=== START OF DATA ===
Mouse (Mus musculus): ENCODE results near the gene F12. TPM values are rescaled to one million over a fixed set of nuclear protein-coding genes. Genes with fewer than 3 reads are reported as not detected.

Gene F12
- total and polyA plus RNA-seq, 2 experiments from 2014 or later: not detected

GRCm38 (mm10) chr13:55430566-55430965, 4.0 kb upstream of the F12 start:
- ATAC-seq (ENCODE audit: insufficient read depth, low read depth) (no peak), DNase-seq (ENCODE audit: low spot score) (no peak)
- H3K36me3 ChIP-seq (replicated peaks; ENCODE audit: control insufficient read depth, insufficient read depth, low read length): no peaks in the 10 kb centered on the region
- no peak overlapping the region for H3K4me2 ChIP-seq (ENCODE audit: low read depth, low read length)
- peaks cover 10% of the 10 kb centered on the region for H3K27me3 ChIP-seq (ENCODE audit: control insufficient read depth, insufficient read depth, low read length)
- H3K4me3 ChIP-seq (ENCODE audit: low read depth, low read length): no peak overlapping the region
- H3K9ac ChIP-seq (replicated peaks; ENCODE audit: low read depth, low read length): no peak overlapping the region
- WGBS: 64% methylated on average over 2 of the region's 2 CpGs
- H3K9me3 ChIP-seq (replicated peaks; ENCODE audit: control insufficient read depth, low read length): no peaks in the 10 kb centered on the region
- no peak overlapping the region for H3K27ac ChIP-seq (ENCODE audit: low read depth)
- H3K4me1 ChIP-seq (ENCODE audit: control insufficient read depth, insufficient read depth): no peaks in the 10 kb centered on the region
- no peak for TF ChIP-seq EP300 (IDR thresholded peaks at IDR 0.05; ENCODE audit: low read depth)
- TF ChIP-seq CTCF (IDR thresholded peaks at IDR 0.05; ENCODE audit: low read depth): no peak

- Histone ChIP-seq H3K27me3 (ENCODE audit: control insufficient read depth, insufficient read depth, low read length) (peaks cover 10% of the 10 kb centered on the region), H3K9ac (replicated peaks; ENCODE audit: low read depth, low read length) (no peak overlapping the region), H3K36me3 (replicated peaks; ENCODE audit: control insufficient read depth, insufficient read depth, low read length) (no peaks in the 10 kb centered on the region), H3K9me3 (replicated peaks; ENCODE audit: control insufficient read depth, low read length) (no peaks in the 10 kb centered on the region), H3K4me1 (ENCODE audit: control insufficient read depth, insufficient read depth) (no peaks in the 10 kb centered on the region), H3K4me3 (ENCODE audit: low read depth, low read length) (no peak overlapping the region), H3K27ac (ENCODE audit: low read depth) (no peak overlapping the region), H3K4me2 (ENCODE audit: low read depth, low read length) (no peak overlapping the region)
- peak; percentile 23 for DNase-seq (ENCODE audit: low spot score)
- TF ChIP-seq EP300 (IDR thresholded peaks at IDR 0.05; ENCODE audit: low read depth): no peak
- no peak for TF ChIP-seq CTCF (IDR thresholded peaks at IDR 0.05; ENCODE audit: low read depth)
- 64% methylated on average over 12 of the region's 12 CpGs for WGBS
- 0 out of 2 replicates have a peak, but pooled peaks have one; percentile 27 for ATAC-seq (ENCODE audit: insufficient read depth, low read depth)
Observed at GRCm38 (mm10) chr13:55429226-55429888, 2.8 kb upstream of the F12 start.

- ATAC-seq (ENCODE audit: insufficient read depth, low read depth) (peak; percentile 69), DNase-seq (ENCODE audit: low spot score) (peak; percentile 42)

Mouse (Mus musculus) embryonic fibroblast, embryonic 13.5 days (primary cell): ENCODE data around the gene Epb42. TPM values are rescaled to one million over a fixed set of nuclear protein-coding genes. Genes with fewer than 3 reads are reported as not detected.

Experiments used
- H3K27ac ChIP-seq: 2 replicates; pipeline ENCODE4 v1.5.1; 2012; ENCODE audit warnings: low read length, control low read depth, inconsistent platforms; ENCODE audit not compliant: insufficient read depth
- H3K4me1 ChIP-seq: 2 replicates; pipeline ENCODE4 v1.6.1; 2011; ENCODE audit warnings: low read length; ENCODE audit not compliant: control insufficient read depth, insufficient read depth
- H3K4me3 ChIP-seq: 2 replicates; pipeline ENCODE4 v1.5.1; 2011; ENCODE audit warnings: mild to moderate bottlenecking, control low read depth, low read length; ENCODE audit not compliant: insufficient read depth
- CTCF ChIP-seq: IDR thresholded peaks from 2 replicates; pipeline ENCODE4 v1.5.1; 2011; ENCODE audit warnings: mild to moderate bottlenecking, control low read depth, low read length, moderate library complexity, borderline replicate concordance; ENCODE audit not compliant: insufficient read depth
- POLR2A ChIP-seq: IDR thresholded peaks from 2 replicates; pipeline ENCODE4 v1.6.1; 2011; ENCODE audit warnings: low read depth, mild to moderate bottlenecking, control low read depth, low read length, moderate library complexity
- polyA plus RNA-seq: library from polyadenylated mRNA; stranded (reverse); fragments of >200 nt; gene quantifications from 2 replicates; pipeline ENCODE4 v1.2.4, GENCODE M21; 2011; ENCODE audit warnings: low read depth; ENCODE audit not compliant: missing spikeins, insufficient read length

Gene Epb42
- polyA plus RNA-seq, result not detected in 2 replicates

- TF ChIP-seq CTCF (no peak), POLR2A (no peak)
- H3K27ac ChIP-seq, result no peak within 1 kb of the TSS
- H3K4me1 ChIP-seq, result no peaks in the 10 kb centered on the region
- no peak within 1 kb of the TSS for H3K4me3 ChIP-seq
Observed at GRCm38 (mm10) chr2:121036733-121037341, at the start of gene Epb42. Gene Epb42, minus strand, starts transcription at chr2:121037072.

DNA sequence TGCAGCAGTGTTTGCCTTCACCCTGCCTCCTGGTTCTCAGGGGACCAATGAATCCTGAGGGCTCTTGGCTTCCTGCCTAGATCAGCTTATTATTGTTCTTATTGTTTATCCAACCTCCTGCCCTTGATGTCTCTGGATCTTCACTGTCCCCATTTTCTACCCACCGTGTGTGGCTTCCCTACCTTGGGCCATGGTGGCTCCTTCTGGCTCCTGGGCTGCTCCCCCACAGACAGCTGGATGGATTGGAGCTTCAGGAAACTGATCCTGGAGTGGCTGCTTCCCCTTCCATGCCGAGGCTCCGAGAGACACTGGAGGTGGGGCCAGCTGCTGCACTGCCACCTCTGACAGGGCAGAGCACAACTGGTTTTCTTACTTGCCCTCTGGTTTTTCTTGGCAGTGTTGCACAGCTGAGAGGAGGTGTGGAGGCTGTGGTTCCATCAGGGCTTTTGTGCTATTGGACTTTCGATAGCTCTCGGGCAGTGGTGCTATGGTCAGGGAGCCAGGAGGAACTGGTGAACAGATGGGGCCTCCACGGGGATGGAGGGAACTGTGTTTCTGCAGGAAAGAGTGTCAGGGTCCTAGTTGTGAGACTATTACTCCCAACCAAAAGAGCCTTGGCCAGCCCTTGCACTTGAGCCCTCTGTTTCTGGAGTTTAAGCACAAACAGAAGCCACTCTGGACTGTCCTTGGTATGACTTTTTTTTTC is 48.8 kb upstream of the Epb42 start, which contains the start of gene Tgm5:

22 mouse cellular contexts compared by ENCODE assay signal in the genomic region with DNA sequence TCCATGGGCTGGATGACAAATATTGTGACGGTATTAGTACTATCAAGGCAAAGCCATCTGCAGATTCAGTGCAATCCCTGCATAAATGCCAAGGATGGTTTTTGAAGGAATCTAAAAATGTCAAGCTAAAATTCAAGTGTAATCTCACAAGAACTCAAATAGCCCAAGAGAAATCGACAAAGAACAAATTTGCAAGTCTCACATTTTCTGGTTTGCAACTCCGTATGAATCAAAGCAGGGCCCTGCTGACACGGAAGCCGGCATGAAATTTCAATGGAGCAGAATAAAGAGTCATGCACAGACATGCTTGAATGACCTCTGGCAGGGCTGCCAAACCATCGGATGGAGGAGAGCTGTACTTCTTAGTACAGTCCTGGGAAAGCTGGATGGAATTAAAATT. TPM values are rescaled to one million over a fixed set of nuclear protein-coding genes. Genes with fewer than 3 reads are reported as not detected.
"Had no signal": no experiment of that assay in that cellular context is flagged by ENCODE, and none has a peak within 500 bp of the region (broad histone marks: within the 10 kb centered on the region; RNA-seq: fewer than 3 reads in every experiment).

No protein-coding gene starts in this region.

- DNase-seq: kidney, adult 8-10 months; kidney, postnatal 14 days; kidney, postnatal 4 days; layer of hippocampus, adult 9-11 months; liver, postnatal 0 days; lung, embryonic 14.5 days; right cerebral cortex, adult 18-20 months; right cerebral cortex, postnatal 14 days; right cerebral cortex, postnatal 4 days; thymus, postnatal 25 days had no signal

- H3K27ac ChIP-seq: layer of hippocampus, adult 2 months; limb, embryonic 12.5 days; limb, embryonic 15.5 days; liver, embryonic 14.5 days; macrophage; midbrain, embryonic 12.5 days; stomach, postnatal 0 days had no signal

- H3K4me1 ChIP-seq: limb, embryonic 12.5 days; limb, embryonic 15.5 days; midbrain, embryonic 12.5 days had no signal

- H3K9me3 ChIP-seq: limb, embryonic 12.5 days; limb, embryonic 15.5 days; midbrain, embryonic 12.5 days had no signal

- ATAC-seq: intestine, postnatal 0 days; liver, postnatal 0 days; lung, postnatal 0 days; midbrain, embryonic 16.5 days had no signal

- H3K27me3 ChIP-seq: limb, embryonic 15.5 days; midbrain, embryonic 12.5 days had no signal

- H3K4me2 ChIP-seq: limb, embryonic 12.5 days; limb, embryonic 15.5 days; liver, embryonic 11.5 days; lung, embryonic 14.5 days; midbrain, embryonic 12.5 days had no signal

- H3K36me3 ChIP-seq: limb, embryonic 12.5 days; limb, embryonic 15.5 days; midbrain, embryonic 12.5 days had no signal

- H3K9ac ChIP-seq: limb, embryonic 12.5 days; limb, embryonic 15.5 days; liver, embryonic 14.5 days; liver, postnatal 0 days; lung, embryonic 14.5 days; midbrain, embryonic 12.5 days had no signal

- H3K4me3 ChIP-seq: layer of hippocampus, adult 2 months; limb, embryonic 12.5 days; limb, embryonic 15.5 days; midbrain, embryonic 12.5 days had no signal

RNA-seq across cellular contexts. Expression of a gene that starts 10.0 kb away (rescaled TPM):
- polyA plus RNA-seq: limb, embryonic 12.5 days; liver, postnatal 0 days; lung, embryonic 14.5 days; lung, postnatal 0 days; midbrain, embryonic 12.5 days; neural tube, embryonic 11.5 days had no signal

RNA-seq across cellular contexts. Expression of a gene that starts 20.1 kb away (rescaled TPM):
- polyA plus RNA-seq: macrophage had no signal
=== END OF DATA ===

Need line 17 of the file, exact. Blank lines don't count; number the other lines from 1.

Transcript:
- Histone ChIP-seq H3K27me3 (ENCODE audit: control insufficient read depth, insufficient read depth, low read length) (peaks cover 10% of the 10 kb centered on the region), H3K9ac (replicated peaks; ENCODE audit: low read depth, low read length) (no peak overlapping the region), H3K36me3 (replicated peaks; ENCODE audit: control insufficient read depth, insufficient read depth, low read length) (no peaks in the 10 kb centered on the region), H3K9me3 (replicated peaks; ENCODE audit: control insufficient read depth, low read length) (no peaks in the 10 kb centered on the region), H3K4me1 (ENCODE audit: control insufficient read depth, insufficient read depth) (no peaks in the 10 kb centered on the region), H3K4me3 (ENCODE audit: low read depth, low read length) (no peak overlapping the region), H3K27ac (ENCODE audit: low read depth) (no peak overlapping the region), H3K4me2 (ENCODE audit: low read depth, low read length) (no peak overlapping the region)